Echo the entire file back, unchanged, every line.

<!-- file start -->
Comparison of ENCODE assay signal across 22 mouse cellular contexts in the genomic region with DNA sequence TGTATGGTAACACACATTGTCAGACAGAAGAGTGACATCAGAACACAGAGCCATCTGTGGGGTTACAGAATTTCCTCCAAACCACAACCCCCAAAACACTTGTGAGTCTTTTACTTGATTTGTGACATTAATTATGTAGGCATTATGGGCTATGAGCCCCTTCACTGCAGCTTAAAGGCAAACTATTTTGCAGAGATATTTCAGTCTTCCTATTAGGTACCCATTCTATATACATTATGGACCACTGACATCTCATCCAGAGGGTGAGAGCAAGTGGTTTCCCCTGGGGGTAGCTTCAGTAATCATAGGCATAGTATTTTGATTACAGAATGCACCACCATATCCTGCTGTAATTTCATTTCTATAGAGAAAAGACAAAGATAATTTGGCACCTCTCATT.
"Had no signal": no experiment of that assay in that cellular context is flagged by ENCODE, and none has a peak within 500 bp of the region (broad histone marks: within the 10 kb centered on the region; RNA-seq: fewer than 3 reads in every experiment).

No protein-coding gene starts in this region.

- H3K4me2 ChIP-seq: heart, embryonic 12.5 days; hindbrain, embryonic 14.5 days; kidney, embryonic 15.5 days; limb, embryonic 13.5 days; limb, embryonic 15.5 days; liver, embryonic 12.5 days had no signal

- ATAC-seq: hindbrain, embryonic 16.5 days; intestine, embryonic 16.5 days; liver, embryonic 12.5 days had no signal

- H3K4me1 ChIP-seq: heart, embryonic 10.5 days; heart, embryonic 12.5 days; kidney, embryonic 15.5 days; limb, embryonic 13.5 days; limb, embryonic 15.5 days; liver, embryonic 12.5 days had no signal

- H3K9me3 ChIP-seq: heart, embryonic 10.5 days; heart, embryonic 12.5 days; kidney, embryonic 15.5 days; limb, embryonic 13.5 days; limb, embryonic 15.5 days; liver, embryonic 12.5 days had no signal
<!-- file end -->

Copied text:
Comparison of ENCODE assay signal across 22 mouse cellular contexts in the genomic region with DNA sequence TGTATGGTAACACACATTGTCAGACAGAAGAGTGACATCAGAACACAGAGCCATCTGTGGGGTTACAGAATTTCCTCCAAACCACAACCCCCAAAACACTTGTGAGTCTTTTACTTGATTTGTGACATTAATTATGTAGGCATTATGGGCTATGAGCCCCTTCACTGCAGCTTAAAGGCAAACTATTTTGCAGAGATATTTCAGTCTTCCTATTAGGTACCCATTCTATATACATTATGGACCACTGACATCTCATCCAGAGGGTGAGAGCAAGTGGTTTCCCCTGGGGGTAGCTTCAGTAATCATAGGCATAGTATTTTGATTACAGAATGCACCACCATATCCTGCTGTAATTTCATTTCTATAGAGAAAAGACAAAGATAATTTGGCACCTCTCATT.
"Had no signal": no experiment of that assay in that cellular context is flagged by ENCODE, and none has a peak within 500 bp of the region (broad histone marks: within the 10 kb centered on the region; RNA-seq: fewer than 3 reads in every experiment).

No protein-coding gene starts in this region.

- H3K4me2 ChIP-seq: heart, embryonic 12.5 days; hindbrain, embryonic 14.5 days; kidney, embryonic 15.5 days; limb, embryonic 13.5 days; limb, embryonic 15.5 days; liver, embryonic 12.5 days had no signal

- ATAC-seq: hindbrain, embryonic 16.5 days; intestine, embryonic 16.5 days; liver, embryonic 12.5 days had no signal

- H3K4me1 ChIP-seq: heart, embryonic 10.5 days; heart, embryonic 12.5 days; kidney, embryonic 15.5 days; limb, embryonic 13.5 days; limb, embryonic 15.5 days; liver, embryonic 12.5 days had no signal

- H3K9me3 ChIP-seq: heart, embryonic 10.5 days; heart, embryonic 12.5 days; kidney, embryonic 15.5 days; limb, embryonic 13.5 days; limb, embryonic 15.5 days; liver, embryonic 12.5 days had no signal